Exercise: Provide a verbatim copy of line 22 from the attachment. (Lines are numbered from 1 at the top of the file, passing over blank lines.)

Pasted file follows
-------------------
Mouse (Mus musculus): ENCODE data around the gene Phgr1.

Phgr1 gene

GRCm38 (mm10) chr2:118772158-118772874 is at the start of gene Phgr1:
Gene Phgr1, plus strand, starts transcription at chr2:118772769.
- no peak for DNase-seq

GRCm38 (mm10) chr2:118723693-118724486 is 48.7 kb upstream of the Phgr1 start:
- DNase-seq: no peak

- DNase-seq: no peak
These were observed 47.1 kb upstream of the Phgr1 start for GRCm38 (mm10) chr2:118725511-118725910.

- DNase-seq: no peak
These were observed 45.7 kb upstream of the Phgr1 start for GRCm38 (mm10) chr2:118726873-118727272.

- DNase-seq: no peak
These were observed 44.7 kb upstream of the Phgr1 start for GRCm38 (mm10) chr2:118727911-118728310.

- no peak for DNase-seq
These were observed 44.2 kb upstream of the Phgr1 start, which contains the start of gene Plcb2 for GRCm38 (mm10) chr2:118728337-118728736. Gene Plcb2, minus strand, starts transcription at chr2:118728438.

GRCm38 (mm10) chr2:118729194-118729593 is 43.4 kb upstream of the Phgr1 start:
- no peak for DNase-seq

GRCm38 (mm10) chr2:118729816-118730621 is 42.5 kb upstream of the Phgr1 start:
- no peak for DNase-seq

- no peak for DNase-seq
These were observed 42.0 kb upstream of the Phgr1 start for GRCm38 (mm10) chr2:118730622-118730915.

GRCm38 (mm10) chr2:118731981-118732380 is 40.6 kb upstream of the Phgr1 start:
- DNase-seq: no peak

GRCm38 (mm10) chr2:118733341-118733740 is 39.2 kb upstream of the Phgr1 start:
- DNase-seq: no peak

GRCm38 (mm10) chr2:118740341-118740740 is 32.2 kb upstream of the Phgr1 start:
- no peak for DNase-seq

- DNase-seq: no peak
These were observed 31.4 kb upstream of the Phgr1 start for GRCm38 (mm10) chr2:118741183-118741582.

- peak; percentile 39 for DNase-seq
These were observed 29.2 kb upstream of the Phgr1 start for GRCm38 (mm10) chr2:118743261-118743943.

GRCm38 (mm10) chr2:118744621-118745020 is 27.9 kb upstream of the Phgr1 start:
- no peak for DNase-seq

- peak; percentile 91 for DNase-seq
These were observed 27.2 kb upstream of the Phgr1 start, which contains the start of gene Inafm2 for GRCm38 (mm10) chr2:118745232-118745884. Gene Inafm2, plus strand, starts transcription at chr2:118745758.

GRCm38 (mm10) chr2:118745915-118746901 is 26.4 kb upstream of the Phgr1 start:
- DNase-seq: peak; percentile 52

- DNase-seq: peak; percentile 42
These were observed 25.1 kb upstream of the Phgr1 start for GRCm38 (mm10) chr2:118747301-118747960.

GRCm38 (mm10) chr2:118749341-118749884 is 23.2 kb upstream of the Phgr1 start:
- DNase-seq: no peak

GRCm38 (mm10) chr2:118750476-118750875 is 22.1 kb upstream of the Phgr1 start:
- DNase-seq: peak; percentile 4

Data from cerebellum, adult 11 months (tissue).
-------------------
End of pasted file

GRCm38 (mm10) chr2:118731981-118732380 is 40.6 kb upstream of the Phgr1 start: